Should the Bank of England be pumping money into ‘banks’, ‘bubbles’ or the ‘real economy’? The only choice we can rule out for sure is ‘bubble’. The choice that Alistair Darling has taken on behalf of the government is to pump money into the banks in the hope that it will be channelled into the real economy. That is not what is happening. The money is going into the financial system and appearing as a surge on the stock market. This is exactly where we do not want tax-payers money to end up.
There is a lot of talk about persuading banks to take action to support the real economy. They are being urged to be more prudent and to lend more to small businesses (not easily compatible aims). There are also proposals to cap banker’s bonuses but this may be more political posturing than trying to fix the financial system. When money flows into banks it enters a system which is the same as it was prior to the crisis but with some of the more extreme elements neutered (for now). It is not banks that need the money, it is the real economy.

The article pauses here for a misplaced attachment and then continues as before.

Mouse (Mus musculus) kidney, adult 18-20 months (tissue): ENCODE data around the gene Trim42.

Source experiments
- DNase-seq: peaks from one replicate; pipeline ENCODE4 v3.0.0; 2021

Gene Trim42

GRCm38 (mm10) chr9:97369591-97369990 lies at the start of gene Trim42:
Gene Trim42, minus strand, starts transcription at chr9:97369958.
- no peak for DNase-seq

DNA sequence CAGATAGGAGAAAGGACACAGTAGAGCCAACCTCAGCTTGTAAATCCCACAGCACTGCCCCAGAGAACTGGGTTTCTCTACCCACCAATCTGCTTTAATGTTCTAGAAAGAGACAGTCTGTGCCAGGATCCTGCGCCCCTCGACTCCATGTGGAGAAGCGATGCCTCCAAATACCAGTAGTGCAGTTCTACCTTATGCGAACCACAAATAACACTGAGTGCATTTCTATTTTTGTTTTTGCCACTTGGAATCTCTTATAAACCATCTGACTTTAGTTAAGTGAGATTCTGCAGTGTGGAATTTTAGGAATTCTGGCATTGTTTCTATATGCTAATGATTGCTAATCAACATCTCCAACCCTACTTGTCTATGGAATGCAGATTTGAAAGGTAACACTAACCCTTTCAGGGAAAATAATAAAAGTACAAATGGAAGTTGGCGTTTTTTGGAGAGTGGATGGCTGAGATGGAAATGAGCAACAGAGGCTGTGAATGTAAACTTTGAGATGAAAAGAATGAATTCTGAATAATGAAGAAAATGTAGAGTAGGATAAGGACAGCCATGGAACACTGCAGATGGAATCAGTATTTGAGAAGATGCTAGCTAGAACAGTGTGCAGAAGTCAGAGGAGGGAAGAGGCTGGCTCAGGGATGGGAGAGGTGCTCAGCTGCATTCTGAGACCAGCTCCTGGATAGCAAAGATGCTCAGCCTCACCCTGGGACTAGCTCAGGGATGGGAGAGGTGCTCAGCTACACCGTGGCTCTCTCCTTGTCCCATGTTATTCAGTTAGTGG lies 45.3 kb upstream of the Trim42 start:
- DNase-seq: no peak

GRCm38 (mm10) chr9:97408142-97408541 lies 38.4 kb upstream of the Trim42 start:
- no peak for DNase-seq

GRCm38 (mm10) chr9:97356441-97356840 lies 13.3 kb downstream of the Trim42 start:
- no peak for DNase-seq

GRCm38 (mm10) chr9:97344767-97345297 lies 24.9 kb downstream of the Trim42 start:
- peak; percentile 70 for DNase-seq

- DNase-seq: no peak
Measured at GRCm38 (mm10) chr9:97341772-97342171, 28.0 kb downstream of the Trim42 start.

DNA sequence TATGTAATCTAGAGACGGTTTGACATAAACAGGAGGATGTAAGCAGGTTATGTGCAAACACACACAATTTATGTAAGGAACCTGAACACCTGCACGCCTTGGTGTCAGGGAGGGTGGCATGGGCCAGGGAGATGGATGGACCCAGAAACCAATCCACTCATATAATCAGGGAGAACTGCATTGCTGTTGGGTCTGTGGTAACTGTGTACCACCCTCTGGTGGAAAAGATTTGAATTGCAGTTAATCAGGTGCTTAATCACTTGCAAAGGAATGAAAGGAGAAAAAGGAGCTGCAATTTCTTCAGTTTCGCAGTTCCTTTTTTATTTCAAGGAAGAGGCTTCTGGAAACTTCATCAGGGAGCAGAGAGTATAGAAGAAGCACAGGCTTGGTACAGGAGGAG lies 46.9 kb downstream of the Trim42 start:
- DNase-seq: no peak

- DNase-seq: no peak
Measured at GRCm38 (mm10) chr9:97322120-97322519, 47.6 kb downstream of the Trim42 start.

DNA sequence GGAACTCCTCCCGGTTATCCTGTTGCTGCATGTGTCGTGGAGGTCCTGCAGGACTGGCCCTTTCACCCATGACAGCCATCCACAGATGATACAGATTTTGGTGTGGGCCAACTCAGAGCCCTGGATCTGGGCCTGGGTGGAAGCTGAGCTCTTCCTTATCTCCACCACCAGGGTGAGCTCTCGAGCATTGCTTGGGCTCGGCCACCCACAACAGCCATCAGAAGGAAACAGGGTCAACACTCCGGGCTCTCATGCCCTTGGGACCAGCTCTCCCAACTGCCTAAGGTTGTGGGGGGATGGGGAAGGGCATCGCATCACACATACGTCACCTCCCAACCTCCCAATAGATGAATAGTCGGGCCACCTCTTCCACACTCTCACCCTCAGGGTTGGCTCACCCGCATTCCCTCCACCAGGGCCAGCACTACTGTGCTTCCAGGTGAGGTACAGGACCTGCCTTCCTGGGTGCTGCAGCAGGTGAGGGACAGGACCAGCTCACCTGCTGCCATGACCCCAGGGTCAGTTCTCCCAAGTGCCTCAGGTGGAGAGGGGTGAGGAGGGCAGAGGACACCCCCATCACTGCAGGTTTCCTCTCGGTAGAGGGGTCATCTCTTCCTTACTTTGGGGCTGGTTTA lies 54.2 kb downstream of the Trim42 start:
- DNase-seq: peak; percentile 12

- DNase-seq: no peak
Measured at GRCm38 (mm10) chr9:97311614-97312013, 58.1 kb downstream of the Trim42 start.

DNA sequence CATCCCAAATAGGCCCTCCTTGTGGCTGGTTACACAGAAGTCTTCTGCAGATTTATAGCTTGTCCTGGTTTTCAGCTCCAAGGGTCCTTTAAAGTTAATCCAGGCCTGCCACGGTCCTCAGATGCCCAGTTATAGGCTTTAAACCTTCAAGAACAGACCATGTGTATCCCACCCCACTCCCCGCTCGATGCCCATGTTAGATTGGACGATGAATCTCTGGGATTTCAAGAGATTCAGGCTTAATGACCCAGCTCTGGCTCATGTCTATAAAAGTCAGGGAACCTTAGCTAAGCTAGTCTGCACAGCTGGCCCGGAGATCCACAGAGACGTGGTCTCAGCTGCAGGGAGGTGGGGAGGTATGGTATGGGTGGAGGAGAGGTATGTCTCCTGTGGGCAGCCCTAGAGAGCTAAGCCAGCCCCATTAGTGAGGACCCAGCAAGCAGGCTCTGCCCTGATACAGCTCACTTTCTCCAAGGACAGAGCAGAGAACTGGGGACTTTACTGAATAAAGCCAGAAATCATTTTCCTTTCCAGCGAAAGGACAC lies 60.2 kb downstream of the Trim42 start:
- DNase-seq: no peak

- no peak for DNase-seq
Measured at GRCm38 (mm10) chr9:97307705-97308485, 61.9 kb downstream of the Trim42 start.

The central bank can make new money at the flick of a switch. Quantitative easing is a very easy option. It is hoped that this then helps the economy. This is lazy policy making; like the government’s action to reduce VAT early in the crisis. The real challenge is boosting the real economy and getting people back to work. It will not be easy.
One way would be channel government money to the insulation of all the housing stock in the UK, starting with that in public ownership. The money will go direct to employing people from the hard-hit construction industry and deliver long-term reductions in carbon emissions as well as improve security of energy supply for the country. This would pump stimulus directly into the real economy. The effects would ripple out, allowing people to get off the dole, back to work and pay off their mortgage arrears. This is not an easy option, to implement quickly, but governments should not be in power looking for easy options. This could be up and running now if our leaders had more vision and more drive.